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The new Apple Watch Series 7 and watchOS 8 will include a slate of new and improved health and wellness features. Images provided by Apple
  • The Apple Watch Series 7, which is set for release later this fall, and the new watchOS 8 include a number of new and enhanced health and wellness features.
  • The new smartwatch will continue to include an ECG for monitoring heart health as well as a blood oxygen monitor.
  • While the existing ECG did receive Food and Drug Administration clearance, the blood oxygen monitor did not.
  • Health experts say while the data collected from wearable devices is helpful for both patients and doctors, they are not a replacement for medical-grade devices.

When Apple releases its Watch Series 7 later this fall, expect to see some new health features as well as the continued ability to measure your blood oxygen level and check your heart with an electrocardiogram (ECG) anytime you desire.

Apple’s new watchOS 8, which was released earlier today, also boasts features including mindfulness and sleep tracking.

Although Apple did not respond to our request for comment, the tech giant’s website describes this latest iteration of its smartwatch as the “ultimate device for a healthy life,” stating that it can be used to provide your doctor with important information about your heart health.

But how true is this claim?

Healthline spoke with Dr. Edo Paz, vice president of medical at K Health and a cardiologist at Heartbeat Health, and Dr. Aeshita Dwivedi, assistant professor at Donald and Barbara Zucker School of Medicine at Hofstra and cardiologist at Northwell Health, to get the expert’s perspective on how good the Apple Watch Series 7’s health features really are.

According to Apple’s marketing materials, the ECG app is capable of generating an ECG that’s similar to a single-lead ECG used by medical professionals.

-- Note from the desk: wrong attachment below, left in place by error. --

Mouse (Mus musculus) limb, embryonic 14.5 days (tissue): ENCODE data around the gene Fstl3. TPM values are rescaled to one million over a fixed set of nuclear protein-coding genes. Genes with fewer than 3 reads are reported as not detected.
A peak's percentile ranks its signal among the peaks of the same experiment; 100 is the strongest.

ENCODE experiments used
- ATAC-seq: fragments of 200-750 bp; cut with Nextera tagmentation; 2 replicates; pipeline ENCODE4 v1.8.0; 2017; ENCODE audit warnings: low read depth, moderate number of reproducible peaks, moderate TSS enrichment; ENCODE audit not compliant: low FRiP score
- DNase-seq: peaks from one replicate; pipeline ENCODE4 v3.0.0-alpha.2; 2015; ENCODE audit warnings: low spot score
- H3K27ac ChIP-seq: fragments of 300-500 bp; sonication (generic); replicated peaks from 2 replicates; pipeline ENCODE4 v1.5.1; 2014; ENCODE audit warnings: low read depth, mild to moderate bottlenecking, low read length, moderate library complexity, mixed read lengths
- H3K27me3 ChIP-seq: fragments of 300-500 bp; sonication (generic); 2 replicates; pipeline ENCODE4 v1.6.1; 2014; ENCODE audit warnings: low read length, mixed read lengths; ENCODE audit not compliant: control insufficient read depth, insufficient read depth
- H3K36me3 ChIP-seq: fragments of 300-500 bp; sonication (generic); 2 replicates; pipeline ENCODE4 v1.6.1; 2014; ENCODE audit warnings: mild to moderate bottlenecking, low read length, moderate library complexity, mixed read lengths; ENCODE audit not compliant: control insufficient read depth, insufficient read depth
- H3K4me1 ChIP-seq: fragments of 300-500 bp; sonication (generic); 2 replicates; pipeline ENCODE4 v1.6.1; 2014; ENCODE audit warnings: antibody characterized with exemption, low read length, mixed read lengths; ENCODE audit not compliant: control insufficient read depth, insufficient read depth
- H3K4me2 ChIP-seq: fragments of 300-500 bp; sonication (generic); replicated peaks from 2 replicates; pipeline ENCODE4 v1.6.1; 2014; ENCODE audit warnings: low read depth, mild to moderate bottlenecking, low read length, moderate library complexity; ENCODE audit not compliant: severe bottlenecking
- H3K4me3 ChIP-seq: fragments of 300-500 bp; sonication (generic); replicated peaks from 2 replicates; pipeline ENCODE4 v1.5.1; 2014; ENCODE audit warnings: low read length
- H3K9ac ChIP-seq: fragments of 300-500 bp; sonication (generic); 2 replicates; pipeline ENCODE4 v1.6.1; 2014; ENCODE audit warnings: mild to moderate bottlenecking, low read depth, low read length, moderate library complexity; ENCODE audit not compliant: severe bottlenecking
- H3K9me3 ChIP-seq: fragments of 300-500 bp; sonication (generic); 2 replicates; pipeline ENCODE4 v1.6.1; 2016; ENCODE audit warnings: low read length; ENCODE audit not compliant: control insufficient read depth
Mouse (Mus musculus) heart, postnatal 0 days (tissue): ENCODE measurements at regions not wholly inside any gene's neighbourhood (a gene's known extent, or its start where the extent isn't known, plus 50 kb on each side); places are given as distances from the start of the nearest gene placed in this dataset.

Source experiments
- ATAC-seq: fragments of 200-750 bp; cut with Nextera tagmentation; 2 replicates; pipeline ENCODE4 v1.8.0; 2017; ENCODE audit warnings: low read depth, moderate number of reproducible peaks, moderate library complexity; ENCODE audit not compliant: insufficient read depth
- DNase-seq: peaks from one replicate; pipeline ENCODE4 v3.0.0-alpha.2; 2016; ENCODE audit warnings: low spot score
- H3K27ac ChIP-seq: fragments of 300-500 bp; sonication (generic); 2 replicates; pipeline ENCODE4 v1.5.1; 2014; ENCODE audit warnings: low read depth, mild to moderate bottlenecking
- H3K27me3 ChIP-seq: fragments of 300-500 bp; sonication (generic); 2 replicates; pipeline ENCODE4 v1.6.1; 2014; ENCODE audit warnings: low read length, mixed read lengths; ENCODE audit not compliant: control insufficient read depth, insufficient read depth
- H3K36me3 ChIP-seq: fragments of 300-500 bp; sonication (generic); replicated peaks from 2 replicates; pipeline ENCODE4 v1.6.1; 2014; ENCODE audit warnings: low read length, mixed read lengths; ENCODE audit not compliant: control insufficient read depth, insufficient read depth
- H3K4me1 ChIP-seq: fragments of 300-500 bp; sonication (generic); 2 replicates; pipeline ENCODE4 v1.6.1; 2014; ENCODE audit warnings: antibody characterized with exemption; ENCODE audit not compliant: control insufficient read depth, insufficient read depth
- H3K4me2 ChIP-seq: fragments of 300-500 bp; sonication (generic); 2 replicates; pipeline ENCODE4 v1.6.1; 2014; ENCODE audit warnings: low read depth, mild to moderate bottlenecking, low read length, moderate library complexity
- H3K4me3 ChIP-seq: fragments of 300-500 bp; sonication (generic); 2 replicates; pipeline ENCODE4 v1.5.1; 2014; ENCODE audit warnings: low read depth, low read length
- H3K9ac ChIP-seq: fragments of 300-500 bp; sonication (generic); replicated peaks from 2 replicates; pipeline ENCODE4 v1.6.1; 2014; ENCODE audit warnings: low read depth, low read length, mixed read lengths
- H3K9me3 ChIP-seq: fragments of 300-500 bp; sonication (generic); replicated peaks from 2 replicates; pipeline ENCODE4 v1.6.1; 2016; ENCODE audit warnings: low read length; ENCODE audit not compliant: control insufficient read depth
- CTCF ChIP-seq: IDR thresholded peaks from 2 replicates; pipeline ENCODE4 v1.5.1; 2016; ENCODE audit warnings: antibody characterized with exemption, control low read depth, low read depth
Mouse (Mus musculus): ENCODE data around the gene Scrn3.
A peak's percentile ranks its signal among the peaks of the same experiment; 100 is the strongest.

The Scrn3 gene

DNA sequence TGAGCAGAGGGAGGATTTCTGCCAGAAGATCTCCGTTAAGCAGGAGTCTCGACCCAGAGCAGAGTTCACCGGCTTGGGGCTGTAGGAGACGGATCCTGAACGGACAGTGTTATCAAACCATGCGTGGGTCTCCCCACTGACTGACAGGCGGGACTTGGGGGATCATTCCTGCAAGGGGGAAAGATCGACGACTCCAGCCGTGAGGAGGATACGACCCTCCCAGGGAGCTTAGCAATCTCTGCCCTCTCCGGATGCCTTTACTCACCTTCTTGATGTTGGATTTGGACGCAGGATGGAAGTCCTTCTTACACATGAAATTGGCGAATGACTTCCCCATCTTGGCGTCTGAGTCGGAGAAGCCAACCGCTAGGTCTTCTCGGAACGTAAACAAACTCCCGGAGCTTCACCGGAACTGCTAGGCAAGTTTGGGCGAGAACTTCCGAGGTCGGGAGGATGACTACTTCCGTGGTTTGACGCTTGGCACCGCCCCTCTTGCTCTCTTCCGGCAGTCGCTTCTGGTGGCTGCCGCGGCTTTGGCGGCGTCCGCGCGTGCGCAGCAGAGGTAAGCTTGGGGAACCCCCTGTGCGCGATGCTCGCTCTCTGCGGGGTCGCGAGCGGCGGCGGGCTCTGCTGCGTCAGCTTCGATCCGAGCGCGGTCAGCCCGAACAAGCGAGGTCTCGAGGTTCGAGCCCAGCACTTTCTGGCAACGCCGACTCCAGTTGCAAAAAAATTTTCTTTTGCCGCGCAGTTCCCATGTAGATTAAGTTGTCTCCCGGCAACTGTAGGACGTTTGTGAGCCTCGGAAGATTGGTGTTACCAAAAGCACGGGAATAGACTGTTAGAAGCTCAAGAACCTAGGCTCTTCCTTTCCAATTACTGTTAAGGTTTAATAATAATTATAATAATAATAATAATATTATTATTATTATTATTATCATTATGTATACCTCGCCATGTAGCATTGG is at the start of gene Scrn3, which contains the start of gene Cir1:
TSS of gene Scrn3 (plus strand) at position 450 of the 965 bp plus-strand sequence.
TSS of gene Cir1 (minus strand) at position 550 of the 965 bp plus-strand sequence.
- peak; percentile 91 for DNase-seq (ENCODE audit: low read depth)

This test is used to record the timing and strength of the electrical signals made when the heart beats.

Doctors can use an ECG to learn about your heart rhythm and check for irregularities.

The Apple Watch uses electrodes built into the Digital Crown and the back crystal to read these electrical signals.

The app can then interpret these signals to show whether there are signs of atrial fibrillation, a type of irregular heart rhythm, or whether your heart is beating in a normal pattern (sinus rhythm).

Apple calls its blood oxygen sensor and app “revolutionary.”

According to marketing materials, the sensor uses four clusters of green, red, and infrared LEDS, along with four photodiodes on the back crystal of the watch, to measure light reflected back from blood.

The watch then uses a custom algorithm within the app to measure blood oxygen levels between 70 and 100 percent.

Knowing your blood oxygen level tells you how well your lungs are doing at taking in oxygen.

Apple is marketing this as a wellness feature rather than for medical monitoring.

According to both Paz and Dwivedi, when Apple introduced the ECG in its Apple Watch 6, it received Food and Drug Administration (FDA) clearance. The blood oxygen sensor did not.

So, why the difference?

It really comes down to the intended purpose of the device.

Since Apple was marketing the ECG as a tool for monitoring health conditions, the company had to prove it worked for its intended purpose.

If it’s being marketed as a “wellness” feature — like the blood oxygen sensor — it’s not necessary to obtain FDA clearance.

“Many wearable devices are available on the market to track health information like heart rate, heart rhythm, and blood oxygen monitors. While these devices may provide supplemental information, the accuracy of these devices remains unpredictable,” Dwivedi said.